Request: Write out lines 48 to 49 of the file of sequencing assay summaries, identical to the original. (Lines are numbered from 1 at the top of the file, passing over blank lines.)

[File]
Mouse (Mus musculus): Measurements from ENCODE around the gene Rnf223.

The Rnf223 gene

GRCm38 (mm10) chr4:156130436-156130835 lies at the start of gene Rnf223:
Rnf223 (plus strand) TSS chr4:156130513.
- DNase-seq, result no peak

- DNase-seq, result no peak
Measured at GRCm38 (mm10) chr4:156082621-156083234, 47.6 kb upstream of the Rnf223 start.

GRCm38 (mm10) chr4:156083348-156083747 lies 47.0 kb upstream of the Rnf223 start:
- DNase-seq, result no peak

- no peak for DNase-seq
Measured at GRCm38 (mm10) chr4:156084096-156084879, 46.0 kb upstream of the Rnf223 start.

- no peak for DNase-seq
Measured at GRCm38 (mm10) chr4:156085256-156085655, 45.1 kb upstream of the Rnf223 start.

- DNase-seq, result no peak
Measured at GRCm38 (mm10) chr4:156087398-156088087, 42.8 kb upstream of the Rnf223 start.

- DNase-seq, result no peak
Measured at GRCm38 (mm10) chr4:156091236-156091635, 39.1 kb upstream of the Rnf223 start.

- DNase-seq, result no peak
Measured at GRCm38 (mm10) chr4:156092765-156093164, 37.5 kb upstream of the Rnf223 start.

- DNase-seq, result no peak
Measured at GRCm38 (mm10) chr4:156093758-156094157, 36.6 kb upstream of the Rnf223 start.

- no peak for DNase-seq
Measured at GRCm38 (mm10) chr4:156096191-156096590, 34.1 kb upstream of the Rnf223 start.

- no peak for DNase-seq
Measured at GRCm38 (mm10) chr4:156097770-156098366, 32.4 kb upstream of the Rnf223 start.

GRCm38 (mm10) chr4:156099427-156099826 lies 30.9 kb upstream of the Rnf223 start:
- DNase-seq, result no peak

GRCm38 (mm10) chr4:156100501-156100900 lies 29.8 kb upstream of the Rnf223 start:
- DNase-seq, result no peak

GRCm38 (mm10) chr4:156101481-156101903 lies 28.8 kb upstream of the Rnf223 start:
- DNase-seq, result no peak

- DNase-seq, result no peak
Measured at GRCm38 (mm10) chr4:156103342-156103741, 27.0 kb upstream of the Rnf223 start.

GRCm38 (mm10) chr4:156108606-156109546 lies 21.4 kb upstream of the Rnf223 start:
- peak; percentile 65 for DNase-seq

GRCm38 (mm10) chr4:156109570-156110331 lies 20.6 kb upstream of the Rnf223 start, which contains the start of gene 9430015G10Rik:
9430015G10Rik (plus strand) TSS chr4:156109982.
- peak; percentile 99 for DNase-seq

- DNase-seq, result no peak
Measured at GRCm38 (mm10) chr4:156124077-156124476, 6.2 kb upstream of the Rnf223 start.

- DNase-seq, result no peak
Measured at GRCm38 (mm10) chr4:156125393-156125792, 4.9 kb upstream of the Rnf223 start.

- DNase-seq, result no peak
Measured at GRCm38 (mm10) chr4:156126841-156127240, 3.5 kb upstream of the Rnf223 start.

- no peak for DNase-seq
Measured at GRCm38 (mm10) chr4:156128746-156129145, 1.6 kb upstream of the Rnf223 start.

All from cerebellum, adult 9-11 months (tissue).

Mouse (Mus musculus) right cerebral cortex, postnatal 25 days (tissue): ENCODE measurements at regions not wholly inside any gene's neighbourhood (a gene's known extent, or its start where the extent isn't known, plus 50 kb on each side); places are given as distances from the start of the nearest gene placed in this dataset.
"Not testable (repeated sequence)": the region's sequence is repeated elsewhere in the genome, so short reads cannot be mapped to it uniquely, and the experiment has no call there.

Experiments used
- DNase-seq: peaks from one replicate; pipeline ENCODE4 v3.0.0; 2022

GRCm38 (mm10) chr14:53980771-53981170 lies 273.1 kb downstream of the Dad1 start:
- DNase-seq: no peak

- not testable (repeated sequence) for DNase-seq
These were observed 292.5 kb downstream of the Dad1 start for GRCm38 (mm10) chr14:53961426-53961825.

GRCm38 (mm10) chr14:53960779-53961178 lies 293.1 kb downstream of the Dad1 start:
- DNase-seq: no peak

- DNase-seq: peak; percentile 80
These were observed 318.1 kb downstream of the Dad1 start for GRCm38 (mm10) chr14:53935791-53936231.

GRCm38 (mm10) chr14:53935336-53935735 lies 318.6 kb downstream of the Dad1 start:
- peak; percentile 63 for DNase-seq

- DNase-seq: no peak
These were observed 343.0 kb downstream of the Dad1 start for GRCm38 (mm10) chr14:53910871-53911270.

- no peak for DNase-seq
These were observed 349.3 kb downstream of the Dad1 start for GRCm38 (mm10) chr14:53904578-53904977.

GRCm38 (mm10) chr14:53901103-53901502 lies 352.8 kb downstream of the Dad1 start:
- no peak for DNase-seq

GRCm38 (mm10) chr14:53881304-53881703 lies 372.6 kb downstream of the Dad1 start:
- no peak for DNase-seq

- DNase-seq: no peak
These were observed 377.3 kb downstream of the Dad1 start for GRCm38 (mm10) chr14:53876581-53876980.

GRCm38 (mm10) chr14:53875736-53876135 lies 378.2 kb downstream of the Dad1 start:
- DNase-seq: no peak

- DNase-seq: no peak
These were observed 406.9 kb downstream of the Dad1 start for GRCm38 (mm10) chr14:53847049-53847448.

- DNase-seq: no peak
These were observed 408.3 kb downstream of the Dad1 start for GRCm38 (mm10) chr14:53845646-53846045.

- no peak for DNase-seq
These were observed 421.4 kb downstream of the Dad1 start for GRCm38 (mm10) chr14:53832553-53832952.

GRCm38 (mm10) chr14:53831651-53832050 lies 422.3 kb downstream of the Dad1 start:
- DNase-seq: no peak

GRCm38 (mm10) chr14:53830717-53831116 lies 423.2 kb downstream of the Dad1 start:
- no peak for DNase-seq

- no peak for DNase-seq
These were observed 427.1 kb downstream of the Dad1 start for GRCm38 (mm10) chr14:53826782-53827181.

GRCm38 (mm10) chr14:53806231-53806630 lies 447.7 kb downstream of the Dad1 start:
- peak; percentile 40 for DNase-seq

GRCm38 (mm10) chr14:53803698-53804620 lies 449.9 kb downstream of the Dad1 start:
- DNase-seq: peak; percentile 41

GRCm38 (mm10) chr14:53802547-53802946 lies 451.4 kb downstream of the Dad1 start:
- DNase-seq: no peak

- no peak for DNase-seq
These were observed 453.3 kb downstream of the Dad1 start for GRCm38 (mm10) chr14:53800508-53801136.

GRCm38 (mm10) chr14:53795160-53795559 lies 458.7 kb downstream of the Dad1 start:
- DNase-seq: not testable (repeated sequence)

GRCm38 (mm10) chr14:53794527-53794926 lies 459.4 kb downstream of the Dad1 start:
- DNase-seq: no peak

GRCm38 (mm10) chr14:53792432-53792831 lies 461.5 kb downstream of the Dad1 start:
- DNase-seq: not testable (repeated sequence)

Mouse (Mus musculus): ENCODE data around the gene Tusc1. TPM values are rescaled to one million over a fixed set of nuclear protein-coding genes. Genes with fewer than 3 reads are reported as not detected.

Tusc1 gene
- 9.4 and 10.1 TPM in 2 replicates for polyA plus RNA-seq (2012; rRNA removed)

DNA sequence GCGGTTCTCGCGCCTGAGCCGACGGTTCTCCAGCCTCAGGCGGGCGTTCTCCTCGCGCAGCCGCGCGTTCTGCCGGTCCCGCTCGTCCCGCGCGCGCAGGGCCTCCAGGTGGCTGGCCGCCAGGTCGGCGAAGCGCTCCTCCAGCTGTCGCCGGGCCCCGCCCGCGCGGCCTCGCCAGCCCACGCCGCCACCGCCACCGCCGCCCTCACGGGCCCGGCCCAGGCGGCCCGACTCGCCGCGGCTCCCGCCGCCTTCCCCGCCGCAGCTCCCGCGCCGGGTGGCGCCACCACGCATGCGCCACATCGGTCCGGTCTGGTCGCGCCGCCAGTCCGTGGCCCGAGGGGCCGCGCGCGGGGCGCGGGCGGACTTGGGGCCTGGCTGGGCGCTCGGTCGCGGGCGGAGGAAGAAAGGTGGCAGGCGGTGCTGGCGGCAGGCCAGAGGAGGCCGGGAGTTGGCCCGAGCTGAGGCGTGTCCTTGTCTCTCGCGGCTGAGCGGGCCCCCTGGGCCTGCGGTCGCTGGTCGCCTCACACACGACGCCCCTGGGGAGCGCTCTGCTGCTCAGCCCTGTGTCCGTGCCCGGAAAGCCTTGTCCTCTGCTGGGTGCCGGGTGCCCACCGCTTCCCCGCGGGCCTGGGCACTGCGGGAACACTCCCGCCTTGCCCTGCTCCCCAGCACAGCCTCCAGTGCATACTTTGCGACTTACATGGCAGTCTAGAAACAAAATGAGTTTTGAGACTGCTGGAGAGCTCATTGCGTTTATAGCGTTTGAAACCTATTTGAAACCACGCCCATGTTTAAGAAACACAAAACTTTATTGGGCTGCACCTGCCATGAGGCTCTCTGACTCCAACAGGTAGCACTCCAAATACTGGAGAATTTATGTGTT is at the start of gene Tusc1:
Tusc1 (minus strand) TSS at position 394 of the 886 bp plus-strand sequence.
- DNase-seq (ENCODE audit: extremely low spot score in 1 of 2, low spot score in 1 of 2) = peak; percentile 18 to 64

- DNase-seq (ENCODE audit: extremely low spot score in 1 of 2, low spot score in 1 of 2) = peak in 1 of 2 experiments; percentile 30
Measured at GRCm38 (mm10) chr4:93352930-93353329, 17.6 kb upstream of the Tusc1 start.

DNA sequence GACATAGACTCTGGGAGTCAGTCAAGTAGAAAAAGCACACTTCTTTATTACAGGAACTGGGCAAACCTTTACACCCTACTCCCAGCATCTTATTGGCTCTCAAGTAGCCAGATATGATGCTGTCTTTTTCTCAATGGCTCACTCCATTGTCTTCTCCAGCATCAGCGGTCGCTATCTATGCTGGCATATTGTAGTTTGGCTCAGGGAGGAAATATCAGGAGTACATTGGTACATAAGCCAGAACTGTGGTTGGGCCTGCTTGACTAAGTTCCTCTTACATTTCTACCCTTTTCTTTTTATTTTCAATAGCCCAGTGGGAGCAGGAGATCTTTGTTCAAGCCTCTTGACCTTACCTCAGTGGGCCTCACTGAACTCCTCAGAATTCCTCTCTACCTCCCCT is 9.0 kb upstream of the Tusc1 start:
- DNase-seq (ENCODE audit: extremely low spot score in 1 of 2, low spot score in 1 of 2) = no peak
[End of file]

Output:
Mouse (Mus musculus) right cerebral cortex, postnatal 25 days (tissue): ENCODE measurements at regions not wholly inside any gene's neighbourhood (a gene's known extent, or its start where the extent isn't known, plus 50 kb on each side); places are given as distances from the start of the nearest gene placed in this dataset.
"Not testable (repeated sequence)": the region's sequence is repeated elsewhere in the genome, so short reads cannot be mapped to it uniquely, and the experiment has no call there.